On April 21, 2019, three churches were attacked in Sri Lanka in a series of coordinated terrorist suicide bombings. ISIS, which was said to have been “totally defeated” just two months earlier, claimed credit for the bombings and released a video of its leader, Abu Bakr al-Baghdadi, calling on his jihadist followers to rally around his vision for ISIS. “Our battle today,” he said, “is a battle of attrition, and we will prolong it for the enemy, and they must know that the jihad will continue until Judgment Day.”

The Sri Lankan Islamist group, Jammiyathul Millathu Ibrahim, recruited for ISIS and joined forces with the Islamist preacher Zahran Hashim, the alleged organizer of the Easter Sunday attacks. Days before, he is said to have organized attacks on Buddhist sculptures. As a result of those earlier attacks, police in Mawanella arrested thirteen people.

The question many journalists have asked is what relationship there might be between attacks on cultural heritage and attacks on the lives of those who profess a cultural identity with these sites and objects and what they represent. The prime minister of Sri Lanka, Ranil Wickremesinghe, noted a few days after the suicide bombings, “We know that before the Buddhist images there were attacks on Sufi mosques. So they seem to be going step by step. First their own Muslims [Sufis], then the Buddhists, and there was something in a small church near Kandy [Kandekurry], information that they wanted to damage the church.”

It is a thesis of the previous two J. Paul Getty Trust Occasional Papers in Cultural Heritage Policy that there is a direct connection between brutal attacks on cultural heritage and human lives. Not everyone agrees, of course. Helen Frowe and Derek Matravers, authors of this Occasional Paper, argue, “At the time our newspapers were filled with the destruction of Palmyra, there were also thousands of refugees fleeing the war in Syria. There is, undeniably, something morally uncomfortable about stressing the need to protect heritage in the face of such widespread human suffering.” Do they mean to argue that it is never moral to protect heritage in the face of widespread human suffering? Of course not. Their thesis, instead, is that attacks on cultural heritage do not necessarily precede attacks on human beings, and that protecting cultural heritage can sometimes conflict with protecting people. Frowe and Matravers force us to clarify our arguments. It is in this spirit that we publish this issue of our Occasional Papers.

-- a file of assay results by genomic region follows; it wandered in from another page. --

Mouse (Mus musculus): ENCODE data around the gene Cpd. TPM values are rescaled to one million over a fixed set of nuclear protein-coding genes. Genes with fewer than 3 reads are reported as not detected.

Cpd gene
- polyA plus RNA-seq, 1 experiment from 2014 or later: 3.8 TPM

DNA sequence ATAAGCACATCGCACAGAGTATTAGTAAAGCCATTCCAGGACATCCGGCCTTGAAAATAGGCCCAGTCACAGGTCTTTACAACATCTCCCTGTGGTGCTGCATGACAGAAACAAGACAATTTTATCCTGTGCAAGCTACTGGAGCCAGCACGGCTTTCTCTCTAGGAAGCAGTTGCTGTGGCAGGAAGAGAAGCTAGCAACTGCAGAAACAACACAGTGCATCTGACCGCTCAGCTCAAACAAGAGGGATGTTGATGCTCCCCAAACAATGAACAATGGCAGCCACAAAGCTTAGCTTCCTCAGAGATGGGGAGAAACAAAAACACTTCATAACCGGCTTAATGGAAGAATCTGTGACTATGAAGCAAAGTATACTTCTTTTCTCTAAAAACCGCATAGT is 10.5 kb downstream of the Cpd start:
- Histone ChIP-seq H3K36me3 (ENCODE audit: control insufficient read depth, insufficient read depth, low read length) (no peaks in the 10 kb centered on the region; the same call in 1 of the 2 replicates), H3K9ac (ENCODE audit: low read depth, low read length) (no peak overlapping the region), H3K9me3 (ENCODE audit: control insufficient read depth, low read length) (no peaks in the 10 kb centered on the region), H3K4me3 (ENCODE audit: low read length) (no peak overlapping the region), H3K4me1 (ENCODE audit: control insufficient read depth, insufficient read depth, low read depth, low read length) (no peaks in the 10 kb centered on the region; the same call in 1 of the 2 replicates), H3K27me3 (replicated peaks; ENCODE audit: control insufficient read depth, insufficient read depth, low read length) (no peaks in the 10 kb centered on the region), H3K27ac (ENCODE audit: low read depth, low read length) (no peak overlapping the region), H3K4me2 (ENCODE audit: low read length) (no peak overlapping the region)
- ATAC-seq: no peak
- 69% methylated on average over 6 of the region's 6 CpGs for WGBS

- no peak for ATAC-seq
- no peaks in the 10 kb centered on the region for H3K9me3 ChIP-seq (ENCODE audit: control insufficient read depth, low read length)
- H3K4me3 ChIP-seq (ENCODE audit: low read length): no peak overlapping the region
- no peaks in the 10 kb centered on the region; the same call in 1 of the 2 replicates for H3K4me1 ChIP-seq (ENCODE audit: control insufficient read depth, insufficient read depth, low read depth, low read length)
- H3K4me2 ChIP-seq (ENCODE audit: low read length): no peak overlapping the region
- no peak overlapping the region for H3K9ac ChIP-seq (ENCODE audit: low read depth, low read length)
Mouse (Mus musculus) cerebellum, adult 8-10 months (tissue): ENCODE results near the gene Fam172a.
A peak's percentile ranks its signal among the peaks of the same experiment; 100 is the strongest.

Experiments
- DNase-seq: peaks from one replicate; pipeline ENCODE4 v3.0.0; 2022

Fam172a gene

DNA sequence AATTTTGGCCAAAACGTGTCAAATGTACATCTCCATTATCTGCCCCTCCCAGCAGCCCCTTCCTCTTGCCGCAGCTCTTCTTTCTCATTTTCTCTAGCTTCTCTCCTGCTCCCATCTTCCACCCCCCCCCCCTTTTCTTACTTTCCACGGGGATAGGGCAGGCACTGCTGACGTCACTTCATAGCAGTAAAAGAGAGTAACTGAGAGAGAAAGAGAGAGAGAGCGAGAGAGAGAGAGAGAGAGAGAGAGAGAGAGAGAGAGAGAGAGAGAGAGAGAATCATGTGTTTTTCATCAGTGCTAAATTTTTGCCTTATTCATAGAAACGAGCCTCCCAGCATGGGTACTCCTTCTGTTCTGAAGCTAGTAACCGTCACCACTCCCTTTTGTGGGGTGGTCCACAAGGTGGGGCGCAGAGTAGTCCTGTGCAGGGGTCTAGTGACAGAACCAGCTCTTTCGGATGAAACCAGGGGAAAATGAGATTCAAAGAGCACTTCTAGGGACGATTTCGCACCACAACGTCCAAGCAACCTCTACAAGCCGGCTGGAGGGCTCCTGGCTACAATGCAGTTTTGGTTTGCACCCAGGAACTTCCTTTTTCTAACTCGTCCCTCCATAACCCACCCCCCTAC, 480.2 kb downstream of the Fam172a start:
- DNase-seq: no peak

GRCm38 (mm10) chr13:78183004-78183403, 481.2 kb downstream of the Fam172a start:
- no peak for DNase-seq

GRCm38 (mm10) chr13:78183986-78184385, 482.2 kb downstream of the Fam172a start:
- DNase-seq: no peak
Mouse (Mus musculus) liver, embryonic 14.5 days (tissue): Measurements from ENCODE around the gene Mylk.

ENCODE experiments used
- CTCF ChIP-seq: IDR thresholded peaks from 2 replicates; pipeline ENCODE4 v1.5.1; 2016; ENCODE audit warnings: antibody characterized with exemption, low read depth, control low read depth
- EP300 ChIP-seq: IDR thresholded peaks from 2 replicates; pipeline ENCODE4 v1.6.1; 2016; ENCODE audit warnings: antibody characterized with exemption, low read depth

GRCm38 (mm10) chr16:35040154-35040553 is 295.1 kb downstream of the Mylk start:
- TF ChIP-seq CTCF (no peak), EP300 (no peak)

This publication has been funded by the President’s Internal Council, J. Paul Getty Trust. Our thanks go to Helen Frowe and Derek Matravers for their thoughtful and forcefully argued contribution.

  • James CunoPresident and CEOJ. Paul Getty Trust